International Network
The candidate will have the opportunity to be a part of the following international research networks, working with scientists from around the world to generate and gain hot-off-the-press access to cutting-edge knowledge on rapid climate and sea level change:

Potential for high-impact research
This exciting and novel work employs recent, groundbreaking developments in our knowledge of climate-ice-ocean interactions and the ability to simulate them. The student will develop a highly sought-after, multidisciplinary skill-set, contributing towards the development of an interdisciplinary field of research that is at the forefront of climate science. By the nature of this work, and due to its timeliness, there is strong potential for the PhD candidate to influence the direction of international research being carried out on this theme, and to thus establish a world-renowned reputation for innovative science.

Training, support and research opportunities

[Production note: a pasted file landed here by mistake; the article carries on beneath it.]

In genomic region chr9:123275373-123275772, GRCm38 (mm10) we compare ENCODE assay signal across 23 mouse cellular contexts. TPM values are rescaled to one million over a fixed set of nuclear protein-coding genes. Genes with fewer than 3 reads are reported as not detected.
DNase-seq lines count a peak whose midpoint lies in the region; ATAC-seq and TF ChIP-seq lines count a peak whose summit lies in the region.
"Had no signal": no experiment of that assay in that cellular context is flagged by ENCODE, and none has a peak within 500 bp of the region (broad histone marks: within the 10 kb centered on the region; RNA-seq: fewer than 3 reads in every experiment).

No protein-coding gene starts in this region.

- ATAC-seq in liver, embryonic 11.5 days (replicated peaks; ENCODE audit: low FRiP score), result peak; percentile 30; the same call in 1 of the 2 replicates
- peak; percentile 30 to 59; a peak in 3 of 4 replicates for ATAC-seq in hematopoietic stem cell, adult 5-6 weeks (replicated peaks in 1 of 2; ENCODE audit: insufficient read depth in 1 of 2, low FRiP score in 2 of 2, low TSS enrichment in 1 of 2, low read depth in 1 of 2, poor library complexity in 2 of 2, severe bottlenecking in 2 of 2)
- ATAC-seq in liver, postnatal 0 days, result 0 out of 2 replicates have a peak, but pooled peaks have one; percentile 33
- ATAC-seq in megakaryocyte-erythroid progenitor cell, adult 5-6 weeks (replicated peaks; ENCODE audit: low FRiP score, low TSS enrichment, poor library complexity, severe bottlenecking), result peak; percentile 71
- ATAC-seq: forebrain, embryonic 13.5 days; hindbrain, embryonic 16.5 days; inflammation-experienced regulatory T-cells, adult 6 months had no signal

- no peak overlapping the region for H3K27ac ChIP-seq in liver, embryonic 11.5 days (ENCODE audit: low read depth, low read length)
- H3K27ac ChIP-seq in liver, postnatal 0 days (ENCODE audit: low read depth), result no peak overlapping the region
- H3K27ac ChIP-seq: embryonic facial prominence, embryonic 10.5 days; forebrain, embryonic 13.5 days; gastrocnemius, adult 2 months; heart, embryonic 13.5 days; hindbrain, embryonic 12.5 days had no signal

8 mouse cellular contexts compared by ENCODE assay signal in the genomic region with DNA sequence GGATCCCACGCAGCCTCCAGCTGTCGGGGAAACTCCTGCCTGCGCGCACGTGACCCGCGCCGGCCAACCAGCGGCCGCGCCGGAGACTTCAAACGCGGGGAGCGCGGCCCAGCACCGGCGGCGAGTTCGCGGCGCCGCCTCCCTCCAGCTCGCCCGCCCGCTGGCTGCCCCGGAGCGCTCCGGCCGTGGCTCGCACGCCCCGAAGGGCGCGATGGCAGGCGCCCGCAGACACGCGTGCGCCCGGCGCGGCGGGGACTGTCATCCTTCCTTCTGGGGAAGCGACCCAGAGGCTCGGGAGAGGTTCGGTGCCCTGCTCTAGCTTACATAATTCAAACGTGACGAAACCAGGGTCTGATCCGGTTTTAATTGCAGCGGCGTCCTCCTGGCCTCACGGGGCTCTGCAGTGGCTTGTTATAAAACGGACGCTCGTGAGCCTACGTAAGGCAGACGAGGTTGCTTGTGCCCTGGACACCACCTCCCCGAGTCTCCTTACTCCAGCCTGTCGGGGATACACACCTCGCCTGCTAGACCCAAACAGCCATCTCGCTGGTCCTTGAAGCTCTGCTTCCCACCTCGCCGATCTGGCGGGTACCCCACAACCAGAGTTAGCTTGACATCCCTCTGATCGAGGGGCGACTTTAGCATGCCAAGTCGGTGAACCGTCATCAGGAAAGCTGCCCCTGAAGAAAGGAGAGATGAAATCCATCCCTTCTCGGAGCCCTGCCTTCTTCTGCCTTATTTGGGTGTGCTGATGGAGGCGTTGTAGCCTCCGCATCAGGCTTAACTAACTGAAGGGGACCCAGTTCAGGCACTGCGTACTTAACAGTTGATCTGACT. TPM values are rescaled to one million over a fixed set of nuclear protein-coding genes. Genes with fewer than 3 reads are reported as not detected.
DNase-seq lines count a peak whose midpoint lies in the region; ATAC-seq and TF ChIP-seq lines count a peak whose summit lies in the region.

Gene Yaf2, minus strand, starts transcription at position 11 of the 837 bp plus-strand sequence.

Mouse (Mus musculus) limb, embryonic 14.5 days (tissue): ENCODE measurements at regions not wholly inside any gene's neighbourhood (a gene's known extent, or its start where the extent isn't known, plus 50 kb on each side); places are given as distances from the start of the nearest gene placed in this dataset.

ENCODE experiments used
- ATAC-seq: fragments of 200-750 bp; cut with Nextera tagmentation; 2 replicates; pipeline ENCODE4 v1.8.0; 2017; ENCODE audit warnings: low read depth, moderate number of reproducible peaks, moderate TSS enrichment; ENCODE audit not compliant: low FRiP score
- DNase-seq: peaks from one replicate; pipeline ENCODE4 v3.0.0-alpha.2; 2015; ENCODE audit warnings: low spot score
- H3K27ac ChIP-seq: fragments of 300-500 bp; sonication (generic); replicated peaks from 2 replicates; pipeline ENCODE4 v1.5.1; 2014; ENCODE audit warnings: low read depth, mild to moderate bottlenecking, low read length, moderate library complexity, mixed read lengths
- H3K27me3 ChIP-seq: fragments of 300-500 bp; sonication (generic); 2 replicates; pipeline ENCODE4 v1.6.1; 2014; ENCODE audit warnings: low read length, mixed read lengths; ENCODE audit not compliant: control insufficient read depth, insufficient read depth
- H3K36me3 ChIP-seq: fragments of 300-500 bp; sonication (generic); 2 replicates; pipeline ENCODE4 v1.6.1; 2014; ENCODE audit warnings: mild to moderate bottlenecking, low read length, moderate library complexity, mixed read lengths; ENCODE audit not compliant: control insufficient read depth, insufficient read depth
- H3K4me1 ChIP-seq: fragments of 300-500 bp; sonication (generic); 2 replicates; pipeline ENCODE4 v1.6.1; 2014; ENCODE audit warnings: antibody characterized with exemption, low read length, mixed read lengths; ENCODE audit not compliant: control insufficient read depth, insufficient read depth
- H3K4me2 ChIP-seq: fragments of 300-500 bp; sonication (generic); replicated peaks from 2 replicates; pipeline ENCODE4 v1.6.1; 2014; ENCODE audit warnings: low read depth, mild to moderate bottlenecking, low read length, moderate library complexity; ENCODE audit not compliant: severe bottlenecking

This project affords many exciting opportunities for skills and research development, in particular:

Full-support for all technical and scientific aspects of the project, including the model development work, will be provided in-house (Leeds) and by external collaborators. With this training, the student will be well equipped to pursue their own research interests.

Entry requirements
A good first degree (1 or high 2i), Masters degree or equivalent in a physical or mathematical discipline; such as Physics, Mathematics, Oceanography, Meteorology, Climate Sciences, Earth/Environmental/Geographical Sciences, Chemistry, Engineering or Computer Sciences. Some experience of computer programming is highly desirable e.g. in Fortran, C++, Python, MATLAB, IDL or R etc…

Further information

Specific background literature cited in the project description:

  1. Zhang, X., Lohmann, G., Knorr, G. & Purcell, C. Abrupt glacial climate shifts controlled by ice sheet changes. Nature 512, 290–294 (2014).
  2. Gregoire, L. J., Payne, A. J. & Valdes, P. J. Deglacial rapid sea level rises caused by ice-sheet saddle collapses. Nature 487, 219–222 (2012).
  3. Obase, T. & Abe‐Ouchi, A. Abrupt Bølling-Allerød Warming Simulated under Gradual Forcing of the Last Deglaciation. Geophysical Research Letters 46, 11397–11405 (2019).